Saturday, December 20, 2008

Chopsticks (筷子. 筷) as My Madeleine

I read Proust's 'A la recherche du temps perdu' ('Remembrance of Things Past') at university and understood the psychological insights embodied in his reaction to tasting the 'madeleine', the lynch pin for the unfolding of the novel.

But I only full appreciated it yesterday, dusting a pair of late C19 Japanese lady's chopsticks. Brought back from a 'grand tour' of 1890 by Great Great Aunt Serena (Mimi), front row, middle, in 1897 ...

... and in the 1950's ...

A stream of memories seemed to chaotically tumble out around the room.

I knew Mimi in her nineties - I was up to three or four. Someone whose unguarded sweetness and great openness with children makes you remember them vividly for the rest of your life!

A few of the torrent of my remembrances of yesterday.

Her sitting me on her knee - I still recall the hard boniness through the flower-print cotton dress.

And singing 'Little Brown Jug', with the delight of sharing her joy in the music.

With the laughing and boisterous hugs and kisses at the end.

The something strange about her face. Which I only learned later was a glass eye. And so more appreciated the boldness of a young woman traveling the late C19 world of China, India, Japan and Egypt to Europe.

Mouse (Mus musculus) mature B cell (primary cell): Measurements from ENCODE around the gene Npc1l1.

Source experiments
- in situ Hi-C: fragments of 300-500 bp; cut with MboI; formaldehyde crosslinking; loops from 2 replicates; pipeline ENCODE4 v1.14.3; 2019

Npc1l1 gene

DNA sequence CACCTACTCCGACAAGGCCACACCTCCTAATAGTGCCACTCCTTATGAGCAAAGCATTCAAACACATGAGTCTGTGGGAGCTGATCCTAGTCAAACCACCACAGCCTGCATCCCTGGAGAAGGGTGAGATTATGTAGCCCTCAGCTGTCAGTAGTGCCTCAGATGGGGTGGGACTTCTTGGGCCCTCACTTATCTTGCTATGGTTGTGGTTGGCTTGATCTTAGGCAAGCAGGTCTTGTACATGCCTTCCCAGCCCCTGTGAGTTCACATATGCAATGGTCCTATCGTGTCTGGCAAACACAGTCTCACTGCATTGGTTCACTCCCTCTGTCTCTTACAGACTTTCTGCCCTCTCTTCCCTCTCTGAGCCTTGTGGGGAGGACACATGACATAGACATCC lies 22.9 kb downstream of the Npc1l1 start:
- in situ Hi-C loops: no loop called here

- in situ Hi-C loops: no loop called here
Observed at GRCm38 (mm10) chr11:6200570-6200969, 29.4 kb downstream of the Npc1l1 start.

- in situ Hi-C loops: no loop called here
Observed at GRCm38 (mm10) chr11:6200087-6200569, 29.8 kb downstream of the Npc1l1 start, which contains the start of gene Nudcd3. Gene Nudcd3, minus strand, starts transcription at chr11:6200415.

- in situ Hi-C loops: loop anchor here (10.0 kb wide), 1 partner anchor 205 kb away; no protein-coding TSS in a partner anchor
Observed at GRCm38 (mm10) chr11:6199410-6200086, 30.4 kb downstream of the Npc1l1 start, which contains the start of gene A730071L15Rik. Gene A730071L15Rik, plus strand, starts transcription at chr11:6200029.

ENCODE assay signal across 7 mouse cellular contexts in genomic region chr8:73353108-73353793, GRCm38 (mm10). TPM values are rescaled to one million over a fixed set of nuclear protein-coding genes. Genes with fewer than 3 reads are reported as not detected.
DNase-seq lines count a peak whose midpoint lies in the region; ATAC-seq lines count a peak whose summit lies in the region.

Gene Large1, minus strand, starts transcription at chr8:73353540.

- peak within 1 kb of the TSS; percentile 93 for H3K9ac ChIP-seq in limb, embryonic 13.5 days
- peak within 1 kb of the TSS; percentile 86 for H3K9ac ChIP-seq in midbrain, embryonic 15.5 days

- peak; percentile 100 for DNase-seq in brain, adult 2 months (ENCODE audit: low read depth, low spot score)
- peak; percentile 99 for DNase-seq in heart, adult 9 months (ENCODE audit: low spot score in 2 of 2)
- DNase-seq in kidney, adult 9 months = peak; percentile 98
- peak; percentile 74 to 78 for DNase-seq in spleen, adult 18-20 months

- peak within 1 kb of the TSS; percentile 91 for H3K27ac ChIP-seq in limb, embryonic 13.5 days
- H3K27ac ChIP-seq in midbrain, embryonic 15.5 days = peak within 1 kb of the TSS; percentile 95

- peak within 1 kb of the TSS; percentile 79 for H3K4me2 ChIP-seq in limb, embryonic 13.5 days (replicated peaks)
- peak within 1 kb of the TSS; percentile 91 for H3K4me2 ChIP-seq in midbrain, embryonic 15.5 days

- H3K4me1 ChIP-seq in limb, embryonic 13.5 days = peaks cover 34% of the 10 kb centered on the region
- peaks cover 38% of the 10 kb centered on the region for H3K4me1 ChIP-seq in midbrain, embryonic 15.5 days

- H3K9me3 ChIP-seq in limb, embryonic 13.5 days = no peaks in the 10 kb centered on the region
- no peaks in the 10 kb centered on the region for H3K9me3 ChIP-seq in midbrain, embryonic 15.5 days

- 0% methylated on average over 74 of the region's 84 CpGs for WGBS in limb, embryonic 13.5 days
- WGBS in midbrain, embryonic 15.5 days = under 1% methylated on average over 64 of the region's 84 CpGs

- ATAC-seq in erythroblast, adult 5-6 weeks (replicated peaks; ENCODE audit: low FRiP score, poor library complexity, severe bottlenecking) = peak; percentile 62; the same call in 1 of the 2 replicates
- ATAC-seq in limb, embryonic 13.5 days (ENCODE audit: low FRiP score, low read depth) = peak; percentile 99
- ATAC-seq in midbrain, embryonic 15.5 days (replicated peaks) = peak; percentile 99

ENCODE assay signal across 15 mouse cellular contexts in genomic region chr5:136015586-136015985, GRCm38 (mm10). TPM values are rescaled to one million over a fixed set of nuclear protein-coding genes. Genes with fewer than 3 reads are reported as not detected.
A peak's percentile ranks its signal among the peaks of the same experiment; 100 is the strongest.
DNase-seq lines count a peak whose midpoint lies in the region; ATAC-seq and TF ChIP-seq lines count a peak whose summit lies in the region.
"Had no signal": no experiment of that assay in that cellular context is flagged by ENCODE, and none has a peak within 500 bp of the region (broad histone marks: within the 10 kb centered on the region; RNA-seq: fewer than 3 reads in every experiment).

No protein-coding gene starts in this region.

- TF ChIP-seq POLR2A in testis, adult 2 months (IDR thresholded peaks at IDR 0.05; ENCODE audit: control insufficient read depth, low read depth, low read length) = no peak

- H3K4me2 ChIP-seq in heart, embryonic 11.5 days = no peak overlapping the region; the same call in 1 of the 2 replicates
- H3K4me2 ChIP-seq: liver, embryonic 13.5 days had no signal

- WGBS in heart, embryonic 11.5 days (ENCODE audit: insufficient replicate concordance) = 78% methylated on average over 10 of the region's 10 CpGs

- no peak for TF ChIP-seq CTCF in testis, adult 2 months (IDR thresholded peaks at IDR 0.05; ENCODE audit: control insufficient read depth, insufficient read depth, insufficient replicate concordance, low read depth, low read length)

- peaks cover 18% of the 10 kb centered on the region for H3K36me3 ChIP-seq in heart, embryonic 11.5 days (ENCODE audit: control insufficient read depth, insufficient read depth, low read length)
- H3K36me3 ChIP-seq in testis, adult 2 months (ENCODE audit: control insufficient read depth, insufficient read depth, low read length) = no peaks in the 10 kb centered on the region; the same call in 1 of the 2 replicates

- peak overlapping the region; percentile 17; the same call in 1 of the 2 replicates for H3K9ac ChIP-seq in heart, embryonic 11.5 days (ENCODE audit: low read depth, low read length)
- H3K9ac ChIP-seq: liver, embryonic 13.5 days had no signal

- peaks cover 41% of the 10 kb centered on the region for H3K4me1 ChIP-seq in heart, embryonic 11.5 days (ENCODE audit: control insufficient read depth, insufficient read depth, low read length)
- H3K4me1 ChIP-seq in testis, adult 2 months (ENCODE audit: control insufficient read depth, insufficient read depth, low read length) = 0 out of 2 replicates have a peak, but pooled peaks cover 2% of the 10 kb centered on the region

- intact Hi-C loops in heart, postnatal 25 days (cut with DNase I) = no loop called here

Finally, my almost favorite flashbacks.

The grand gesture of her putting on lipstick - a quick unsteady slash across her mouth, unknowingly and crazily 'colouring in' her false teeth. Not seeing was no reason not to care about appearance!

The too much powder. And its fragrance.

Competing with lavender perfume.

Big square thin hands. And their silky dry skin. And liverspots.

Long thin arms.

The red cut-glass bead necklace.

Small straw hats.

A sensory flooding of sensations bathed in a generalized emotion of tender loving and protection.

But I am also careful in such real remembering of Christopher Isherwood's caution in 'Christopher and His Kind' against unconsciously manufacturing. But these recollections are important to me, even now!


  1. What a wonderful tribute to your great aunt. I had one aunt who was very special to me and the rest of the family. I hope you are having a wonderful holiday season. Take care!

  2. It's wonderful you have such memories.

    One of the many complaints I have in my life is that I can no longer distinguish what I remember with what I have been told happened. Consequently I don't know how much of my remembered past actually occurred.

    Alan down in Florida

  3. hey wit

    in life i think there are only a few of these people who cross our paths - the trick is to recognize them when they do and treasure the time with them

    have a great holiday - xmas and new year - hope we continue to be in touch in 2009!

    take care


  4. hey alan

    you are right - i experience exactly this - i have 'memories' which seem so true but then - occasionally - i see them as imaginings - sometimes revealed by - someone who was also there!